Algebraic Expessions

Students learn how to write and simplify algebraic expressions using the correct notation.  Learning progresses from simplifying expressions by collecting like terms to factorising quadratics.

This unit takes place in Term 2 of Year 9 and is followed by solving equations.


Algebraic Expessions Lessons

Revision Lessons


Prerequisite Knowledge
  • use simple formulae
  • generate and describe linear number sequences
  • express missing number problems algebraically
  • find pairs of numbers that satisfy an equation with two unknowns

Success Criteria

use and interpret algebraic notation, including:

  • ab in place of a × b
  • 3y in place of 3 × y
  • a2 in place of a × a, a3 in place of a × a × a and a2b in place of a × a × b
  • a/b in place of a ÷ b
  • coefficients written as fractions rather than decimals
  • brackets

simplify and manipulate algebraic expressions by:

  • collecting like terms
  • multiplying a single term over a bracket
  • taking out common factors
  • expanding products of two or more binomials
  • factorising quadratic expressions of the form x2 + bx + c, including the difference of two squares
  • simplifying expressions involving sums, products and powers including the laws of indices


Key Concepts
  • Students need to appreciate that writing with algebra applies the rules of arithmetic to unknown numbers which are represented as letters.
  • It is important to define the difference between an expression, equation and formula.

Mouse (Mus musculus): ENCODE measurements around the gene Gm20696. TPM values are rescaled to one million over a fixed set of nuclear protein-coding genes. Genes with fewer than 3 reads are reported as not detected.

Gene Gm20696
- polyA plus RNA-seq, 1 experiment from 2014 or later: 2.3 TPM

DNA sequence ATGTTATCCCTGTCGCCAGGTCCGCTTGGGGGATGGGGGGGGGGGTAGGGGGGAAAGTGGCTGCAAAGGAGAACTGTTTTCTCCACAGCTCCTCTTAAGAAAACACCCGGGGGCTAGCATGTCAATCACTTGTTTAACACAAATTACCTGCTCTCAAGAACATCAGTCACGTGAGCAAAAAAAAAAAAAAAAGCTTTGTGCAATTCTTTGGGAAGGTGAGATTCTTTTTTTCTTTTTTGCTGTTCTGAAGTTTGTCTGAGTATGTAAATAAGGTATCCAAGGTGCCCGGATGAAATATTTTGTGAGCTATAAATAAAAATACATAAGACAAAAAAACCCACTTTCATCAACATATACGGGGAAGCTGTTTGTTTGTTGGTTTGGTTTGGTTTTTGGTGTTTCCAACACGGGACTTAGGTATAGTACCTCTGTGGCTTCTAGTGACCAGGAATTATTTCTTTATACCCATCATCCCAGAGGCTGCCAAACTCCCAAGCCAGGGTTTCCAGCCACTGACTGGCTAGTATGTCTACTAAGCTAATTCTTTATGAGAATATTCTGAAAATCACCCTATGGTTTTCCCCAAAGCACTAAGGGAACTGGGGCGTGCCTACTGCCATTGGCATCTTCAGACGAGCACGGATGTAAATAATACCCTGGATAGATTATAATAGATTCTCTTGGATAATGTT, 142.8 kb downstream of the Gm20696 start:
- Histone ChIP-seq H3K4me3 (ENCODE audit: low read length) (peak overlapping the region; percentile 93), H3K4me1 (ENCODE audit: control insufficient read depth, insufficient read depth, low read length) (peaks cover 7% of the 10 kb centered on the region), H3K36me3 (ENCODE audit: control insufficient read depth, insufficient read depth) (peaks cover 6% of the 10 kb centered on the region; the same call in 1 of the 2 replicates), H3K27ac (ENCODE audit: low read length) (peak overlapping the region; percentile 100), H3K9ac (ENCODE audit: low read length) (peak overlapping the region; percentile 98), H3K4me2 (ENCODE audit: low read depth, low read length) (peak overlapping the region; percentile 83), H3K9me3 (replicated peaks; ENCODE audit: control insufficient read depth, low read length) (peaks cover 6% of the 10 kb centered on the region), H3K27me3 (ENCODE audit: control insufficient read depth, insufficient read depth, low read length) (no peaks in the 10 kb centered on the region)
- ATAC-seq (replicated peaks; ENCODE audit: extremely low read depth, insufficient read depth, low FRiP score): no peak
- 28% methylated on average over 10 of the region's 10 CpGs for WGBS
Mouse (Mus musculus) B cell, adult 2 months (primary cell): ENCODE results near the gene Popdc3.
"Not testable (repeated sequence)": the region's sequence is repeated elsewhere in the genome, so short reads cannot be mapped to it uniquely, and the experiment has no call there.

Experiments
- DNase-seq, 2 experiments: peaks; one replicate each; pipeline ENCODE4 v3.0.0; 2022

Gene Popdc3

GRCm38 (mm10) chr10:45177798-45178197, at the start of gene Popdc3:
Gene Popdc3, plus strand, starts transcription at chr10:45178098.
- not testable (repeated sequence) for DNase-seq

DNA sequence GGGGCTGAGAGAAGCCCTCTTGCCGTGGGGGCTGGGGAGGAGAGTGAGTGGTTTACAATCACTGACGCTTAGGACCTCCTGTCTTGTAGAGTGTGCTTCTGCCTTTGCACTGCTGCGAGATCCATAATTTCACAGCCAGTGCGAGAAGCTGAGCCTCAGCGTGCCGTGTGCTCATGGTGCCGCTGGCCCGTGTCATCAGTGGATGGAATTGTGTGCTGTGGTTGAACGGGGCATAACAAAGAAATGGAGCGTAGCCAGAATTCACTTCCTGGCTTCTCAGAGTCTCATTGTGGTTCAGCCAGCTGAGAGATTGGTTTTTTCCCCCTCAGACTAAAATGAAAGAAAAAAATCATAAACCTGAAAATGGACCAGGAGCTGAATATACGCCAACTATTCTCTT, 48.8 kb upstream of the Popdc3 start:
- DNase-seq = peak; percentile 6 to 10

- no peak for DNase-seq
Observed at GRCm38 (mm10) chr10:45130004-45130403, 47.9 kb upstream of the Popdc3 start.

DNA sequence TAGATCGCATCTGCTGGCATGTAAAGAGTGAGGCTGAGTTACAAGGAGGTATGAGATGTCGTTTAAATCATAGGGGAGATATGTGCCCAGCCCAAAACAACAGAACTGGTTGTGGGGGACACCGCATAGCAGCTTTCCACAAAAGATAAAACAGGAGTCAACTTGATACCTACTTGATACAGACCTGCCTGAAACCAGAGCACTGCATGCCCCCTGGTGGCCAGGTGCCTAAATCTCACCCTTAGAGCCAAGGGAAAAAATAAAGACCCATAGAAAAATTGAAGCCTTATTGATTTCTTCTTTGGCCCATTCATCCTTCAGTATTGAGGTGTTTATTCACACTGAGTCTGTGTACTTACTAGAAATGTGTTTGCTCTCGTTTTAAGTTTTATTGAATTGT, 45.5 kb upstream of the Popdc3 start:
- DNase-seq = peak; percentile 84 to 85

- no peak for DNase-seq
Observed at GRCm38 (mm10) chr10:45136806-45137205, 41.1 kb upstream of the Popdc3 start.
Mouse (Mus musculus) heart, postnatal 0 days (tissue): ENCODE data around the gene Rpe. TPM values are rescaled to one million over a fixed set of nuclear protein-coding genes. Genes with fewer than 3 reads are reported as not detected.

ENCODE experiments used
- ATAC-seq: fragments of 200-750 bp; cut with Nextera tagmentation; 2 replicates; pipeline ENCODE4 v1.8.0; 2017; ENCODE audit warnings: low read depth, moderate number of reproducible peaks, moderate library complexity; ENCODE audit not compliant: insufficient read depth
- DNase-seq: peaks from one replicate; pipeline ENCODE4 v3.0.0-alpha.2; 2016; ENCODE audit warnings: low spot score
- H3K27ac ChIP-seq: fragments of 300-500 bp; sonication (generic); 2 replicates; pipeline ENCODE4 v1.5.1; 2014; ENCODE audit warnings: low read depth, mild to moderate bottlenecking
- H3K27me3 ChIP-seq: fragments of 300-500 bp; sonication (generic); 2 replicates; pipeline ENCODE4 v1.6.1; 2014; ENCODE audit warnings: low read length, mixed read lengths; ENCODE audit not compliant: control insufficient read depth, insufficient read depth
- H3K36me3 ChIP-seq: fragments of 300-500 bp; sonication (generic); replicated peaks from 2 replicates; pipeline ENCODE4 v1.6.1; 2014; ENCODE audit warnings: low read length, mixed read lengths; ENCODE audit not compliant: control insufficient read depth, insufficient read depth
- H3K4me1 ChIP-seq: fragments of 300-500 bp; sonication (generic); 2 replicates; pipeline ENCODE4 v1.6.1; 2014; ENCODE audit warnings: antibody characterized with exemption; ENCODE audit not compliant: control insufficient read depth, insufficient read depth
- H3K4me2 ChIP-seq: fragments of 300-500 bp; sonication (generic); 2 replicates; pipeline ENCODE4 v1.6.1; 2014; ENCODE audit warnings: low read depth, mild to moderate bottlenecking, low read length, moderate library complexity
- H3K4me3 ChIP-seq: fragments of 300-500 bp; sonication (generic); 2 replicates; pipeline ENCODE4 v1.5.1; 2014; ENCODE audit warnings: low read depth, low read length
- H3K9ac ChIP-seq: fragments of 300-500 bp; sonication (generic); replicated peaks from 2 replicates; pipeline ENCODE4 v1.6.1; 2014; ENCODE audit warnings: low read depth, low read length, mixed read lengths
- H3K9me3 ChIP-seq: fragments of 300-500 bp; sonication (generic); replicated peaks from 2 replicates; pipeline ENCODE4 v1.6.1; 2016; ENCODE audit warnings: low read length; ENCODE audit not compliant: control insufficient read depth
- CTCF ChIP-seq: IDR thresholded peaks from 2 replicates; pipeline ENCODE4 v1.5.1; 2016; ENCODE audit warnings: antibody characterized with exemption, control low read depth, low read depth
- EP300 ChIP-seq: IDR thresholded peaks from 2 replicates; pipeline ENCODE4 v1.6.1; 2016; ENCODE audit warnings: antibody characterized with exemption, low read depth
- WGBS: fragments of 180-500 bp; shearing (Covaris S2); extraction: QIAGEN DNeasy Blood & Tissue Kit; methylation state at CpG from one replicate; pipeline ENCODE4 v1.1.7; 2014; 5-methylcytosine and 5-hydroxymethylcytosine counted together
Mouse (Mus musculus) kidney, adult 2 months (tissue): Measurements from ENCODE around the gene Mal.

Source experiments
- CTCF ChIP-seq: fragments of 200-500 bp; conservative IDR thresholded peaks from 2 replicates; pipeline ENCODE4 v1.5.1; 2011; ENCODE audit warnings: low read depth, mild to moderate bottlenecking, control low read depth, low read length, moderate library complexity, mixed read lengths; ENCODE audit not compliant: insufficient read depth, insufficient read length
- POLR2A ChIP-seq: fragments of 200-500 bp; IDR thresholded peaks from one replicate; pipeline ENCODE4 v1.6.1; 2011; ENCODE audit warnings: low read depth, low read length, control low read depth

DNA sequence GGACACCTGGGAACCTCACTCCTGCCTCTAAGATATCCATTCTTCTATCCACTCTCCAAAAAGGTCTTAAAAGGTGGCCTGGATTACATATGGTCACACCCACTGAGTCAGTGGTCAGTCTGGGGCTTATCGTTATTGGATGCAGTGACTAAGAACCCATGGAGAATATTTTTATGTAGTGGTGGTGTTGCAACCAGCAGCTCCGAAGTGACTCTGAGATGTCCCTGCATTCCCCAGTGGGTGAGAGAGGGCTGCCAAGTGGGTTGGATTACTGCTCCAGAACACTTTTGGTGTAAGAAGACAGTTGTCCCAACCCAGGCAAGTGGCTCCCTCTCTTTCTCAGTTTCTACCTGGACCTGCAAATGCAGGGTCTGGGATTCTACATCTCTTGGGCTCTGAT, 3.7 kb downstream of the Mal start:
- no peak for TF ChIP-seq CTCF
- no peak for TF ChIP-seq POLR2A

• The multiplication symbol is omitted when using algebraic notation to avoid confusion between and ×. Quotients are written as using simplified fractions.
  • Linear (x), quadratic (x2) and cube terms (x3)cannot be collected together.
  • Understanding quadratics in the general form (x2 + bx + c) helps to factorise and expand expressions.

Common Misconceptions
  • Students often forget ab = ba = a × b and b + a = + b when collecting like terms.
  • When multiplying out brackets students incorrectly forget to multiply the second term especially with negative products. E.g., 2(x + 5) = 2x + 10 and -2(x + 5) = -2x – 10
  • When factorising expressions a common misconception is to not fully factorise. E.g., 18x + 24y can be written as 9x + 12y
  • When expanding the product of two or more brackets students often incorrectly collect the like terms associated to the linear unknown.

Leave a Reply

Your email address will not be published. Required fields are marked *

You may use these HTML tags and attributes:

<a href="" title=""> <abbr title=""> <acronym title=""> <b> <blockquote cite=""> <cite> <code> <del datetime=""> <em> <i> <q cite=""> <s> <strike> <strong>

This site uses Akismet to reduce spam. Learn how your comment data is processed.

Mr Mathematics Blog

Mathematics OFSTED Inspection – The Deep Dive

Earlier this week, my school took part in a trial OFSTED inspection as part of getting ready for the new inspection framework in September 2019. This involved three Lead Inspectors visiting our school over the course of two days. The first day involved a ‘deep dive’ by each of the Lead Inspectors into Mathematics, English […]

How to Solve Quadratics by Factorising

The method of how to solve quadratics by factorising is now part of the foundational knowledge students aiming for higher exam grades are expected to have.   Here is an example of such a question. Solve x2 + 7x – 18 = 0 In my experience of teaching and marking exam papers students often struggle with […]

How Write 3 Part Ratios

When learning how to write 3-part ratios students need to understand how ratios can be made equivalent. The start of the lesson reminds students by asking which of six ratios is the odd one out.  This is presented to the class as they come into the lesson.    Writing Equivalent Ratios  A few students immediately go […]